Introduction to Brakes:
Brake is a mechanical device whose function is used to absorb the kinetic energy of system by means of friction.
Types of brakes:
(i). Mechanical Brakes: The working of these brakes is based on mechanical means such as levers, springs and pedals.
(ii) Hydraulic and pneumatic brakes: controlling action is due to fluid pressure such as oil pressure or air pressure.
(iii). Electrical brakes: working is based on magnetic forces and this category of brakes includes magnetic particle brakes, hysteresis brakes and eddy–current brakes.
Block brake with short shoe brake: It is a combination of a simple block and rotating drum. Here, the block is pressed against the rotating drum with the help of a lever as shown below in the figure:
As the block is pressed, the drum motion is retarded due to the friction between the drum and the block. The contact angle of the block and the brake drum is generally small. If the contact angle is < 45°, then pressure distribution is uniform of the drum due to braking action.
The forces acting on the brake drum,
Mt = braking – torque (N-mm)
R= radius of the brake drum (mm)
μ=coefficient of friction,
N= normal reaction (N),
Based on the hinge pin location and coefficient of friction value, there are three different possibilities:
Case I: a > μc, The friction force helps to reduce the magnitude of the actuating force.
Case II: a = μc, The actuating force is zero which signifies that no external force is needed for the braking action and the brake is known as a ‘self – locking’ brake.
Case III: a < μc, The actuating force becomes negative. It is a serious condition that results in uncontrolled braking and grabbing.
Block brake with a long shoe:
Torque is given as:
and, θ is the semi–cone angle.
Simple band brakes:
The steel band working is the same as that of a flat belt operation with zero velocity.
Torque absorbed by the brake is given by:
Differential band brakes:
- When neither end of the steel band passes through the fulcrum of the actuating lever, the brake is called the differential band brake.
The free–body diagram of forces acting on the band and the lever is shown in the figure,
For the self–locking condition:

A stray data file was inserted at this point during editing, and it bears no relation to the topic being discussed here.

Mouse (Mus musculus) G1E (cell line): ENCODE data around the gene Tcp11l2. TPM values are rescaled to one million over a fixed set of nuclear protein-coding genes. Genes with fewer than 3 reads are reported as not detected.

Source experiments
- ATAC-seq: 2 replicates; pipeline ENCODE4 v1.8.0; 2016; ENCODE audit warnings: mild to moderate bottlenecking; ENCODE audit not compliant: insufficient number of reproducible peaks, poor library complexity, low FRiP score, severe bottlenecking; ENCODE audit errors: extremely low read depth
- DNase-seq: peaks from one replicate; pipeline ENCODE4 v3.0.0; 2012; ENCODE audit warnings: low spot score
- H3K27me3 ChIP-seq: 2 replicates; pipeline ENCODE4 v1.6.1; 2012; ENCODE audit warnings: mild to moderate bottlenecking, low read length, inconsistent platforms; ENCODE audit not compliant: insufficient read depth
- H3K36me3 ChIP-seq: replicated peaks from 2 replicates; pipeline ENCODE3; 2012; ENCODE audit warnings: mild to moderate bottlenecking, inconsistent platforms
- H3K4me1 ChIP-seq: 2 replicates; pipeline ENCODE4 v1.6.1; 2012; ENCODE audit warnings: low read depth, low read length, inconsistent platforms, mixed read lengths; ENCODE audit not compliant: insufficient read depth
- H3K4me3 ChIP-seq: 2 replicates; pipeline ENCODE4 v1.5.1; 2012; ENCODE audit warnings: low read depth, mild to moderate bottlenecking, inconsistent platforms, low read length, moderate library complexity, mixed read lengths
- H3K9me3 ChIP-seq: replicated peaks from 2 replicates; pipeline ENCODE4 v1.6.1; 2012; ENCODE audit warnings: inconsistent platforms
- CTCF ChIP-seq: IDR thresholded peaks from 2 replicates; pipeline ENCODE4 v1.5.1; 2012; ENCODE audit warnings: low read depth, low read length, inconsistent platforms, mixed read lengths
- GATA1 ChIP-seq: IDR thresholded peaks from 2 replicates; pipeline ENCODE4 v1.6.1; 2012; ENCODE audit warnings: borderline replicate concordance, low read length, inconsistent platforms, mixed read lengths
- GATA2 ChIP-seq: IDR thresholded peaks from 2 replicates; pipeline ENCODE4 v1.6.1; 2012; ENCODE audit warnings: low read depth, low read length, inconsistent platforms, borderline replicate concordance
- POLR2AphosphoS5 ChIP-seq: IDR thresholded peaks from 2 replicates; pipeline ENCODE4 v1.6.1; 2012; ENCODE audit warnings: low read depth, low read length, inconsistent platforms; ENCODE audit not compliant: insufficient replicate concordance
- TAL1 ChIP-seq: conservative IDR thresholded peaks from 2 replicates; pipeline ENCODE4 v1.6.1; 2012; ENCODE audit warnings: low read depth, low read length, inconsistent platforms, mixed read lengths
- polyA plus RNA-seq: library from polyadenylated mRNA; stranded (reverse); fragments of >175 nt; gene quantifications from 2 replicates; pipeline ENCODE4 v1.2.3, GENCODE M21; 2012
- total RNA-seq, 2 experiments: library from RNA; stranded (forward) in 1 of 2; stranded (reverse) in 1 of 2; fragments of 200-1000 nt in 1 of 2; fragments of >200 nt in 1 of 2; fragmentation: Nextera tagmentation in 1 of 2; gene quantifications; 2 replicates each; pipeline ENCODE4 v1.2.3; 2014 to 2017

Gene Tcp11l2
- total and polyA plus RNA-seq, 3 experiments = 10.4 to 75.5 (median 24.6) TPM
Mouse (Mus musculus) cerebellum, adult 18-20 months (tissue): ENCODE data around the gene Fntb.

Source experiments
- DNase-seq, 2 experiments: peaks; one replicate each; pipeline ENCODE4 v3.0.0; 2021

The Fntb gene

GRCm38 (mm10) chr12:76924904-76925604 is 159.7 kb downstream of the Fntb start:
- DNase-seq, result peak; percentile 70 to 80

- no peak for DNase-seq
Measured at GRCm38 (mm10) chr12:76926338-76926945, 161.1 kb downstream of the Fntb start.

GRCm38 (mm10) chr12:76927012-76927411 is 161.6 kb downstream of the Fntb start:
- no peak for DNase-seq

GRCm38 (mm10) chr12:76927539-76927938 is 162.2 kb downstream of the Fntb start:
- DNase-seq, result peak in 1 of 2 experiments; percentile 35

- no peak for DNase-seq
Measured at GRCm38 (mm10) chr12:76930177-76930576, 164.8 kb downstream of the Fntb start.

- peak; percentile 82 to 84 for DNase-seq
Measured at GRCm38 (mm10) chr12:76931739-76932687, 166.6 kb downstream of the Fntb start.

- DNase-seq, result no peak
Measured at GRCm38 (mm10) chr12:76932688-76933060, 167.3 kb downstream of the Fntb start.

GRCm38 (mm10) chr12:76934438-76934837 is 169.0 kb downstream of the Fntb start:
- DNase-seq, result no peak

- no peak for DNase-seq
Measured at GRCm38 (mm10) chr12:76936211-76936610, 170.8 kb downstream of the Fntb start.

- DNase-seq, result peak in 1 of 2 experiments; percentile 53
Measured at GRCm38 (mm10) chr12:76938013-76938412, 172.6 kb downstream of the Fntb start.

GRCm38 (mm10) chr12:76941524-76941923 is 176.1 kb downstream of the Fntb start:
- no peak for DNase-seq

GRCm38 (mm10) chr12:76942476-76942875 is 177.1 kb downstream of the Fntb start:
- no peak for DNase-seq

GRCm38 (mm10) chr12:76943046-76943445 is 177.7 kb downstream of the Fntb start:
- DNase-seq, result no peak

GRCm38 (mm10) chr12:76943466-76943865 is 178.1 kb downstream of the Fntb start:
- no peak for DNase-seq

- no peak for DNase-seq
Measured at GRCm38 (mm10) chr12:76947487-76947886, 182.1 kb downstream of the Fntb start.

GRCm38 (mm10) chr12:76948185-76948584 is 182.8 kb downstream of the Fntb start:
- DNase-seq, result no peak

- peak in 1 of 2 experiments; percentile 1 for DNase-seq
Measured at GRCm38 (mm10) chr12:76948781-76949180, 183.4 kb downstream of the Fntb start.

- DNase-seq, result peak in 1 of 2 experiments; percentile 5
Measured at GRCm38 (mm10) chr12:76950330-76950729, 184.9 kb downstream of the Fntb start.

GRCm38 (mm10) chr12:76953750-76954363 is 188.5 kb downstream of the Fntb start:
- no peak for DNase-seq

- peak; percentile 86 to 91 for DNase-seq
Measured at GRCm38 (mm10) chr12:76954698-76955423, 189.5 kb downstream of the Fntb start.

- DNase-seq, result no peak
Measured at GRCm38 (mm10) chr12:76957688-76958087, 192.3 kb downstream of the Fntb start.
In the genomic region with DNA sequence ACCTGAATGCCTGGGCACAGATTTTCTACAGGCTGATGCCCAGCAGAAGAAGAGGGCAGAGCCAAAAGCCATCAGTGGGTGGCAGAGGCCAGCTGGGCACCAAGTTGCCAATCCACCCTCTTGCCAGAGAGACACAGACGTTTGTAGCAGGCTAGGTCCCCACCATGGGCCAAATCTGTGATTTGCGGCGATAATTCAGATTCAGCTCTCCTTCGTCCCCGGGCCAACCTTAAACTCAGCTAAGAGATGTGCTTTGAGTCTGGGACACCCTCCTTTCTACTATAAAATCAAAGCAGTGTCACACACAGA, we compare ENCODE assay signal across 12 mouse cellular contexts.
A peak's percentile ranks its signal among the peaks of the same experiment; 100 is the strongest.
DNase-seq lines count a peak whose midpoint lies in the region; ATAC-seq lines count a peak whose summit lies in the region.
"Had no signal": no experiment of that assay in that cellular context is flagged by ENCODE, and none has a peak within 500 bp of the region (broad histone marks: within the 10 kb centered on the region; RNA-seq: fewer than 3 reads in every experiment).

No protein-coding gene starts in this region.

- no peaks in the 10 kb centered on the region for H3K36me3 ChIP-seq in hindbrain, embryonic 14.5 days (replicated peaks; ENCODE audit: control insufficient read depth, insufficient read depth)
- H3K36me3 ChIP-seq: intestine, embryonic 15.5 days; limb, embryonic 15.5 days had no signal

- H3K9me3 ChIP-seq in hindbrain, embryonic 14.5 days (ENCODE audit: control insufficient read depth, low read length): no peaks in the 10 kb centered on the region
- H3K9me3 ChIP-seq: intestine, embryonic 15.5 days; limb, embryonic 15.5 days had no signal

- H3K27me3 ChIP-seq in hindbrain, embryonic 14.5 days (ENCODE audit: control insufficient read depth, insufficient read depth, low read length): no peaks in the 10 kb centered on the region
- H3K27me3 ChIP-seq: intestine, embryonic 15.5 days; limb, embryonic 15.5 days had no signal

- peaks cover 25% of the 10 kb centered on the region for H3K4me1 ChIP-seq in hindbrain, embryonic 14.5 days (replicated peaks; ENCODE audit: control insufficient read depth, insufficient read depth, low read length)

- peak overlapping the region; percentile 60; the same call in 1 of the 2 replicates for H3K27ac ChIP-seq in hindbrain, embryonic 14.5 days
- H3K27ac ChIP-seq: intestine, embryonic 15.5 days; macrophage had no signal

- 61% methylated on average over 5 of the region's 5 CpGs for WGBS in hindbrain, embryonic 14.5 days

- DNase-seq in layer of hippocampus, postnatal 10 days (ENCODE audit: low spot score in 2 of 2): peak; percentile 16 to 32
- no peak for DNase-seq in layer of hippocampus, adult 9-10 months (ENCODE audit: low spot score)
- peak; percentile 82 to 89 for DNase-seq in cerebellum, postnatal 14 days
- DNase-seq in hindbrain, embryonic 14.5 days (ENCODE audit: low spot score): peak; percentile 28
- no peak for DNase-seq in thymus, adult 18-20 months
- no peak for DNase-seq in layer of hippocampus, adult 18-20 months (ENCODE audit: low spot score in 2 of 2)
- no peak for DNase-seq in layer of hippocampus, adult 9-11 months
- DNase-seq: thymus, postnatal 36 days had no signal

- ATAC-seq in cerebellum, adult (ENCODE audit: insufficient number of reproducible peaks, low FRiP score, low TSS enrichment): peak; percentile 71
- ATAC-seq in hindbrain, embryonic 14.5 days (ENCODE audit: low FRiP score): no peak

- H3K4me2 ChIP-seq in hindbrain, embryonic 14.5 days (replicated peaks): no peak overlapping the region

Disk brakes: A disk brake is similar to a plate clutch with one small modification of replacement of one of the shafts by a fixed member.
Advantages of disk brakes
- The disk brake is simple to install and operate
- Disk brake has high torque transmitting capacity in a small volume
- The brake can never become self–locking
Introduction of the clutch:
It is a mechanical device, which is used to connect or disconnect the source of power from the remaining parts of the power transmission system at operator's will.
Types of clutch:
(i). Positive Contact Clutches: Examples of such clutches are square jaw clutches, spiral jaw clutches and toothed clutches.
(ii). Friction Clutches: They include single and multi-plate clutches, cone clutches and centrifugal clutches.
(iii). Electromagnetic Clutches: Magnetic particle clutches, magnetic hysteresis clutches and eddy current clutches are examples of electromagnetic clutches.
(iv). Fluid Clutches: Hydraulic pressure is the means of power transmission.
Torque transmitting capacity of single plate clutch:
A friction disk of a single plate clutch is shown in the figure:
D= Outer diameter of friction disk (mm)
d = inner diameter of friction disk (mm)
P= intensity of pressure at radius (mm)
F = operating force (N)
Mt = torque transmitted by the clutch (N-mm)
The theories used to find the torque capacity of the clutch are Uniform pressure theory (UPT) and Uniform wear theory (UWT).
Uniform Pressure Theory (UPT): In the case of new clutches employing a number of springs, the pressure remains constant over the entire surface area of the friction disk.
Uniform wear theory (UWT): It is assumed that the wear is uniformly distributed over the entire surface area the friction disk. When the wear is uniform:
P.r = Constant
In this case, P is inversely proportional to r. Therefore, maximum pressure occurs at the inner radius while minimum pressure at the outer periphery.
For uniform wear theory or worn–out clutches:
For uniform pressure theory or new clutches:
Number of disks = number of pairs of contacting surfaces + 1 = Z + 1
Z1= number of disks on driving shaft
Z2 = number of disks on driven shaft
Z1 +Z2 = number of pairs of contacting surfaces + 1
Number of pairs of contacting surfaces = Z1 + Z2 – 1
In the case of uniform pressure theory:
In the case of uniform wear theory:
where α is the semi cone angle.
Centrifugal clutch: It consists of a number of shoes on the inside of a rim of the pulley and the shoes outer surfaces are covered with a friction material. These shoes (move radially in guides) are held against the boss on the driving shaft by means of spring which causes a constant radially inward force.
the torque transmitting capacity of the clutch is given by,
rg = radius of the drum (mm)
rd = radius of the centre of gravity of the shoe in engaged position (mm)
m= mass of each shoe
Pcf = centrifugal force (N)
Ps = spring force (N)
z= number of shoes
ω2 =running speed (rad/s)
ω1= speed at which engagement starts (rad/s)
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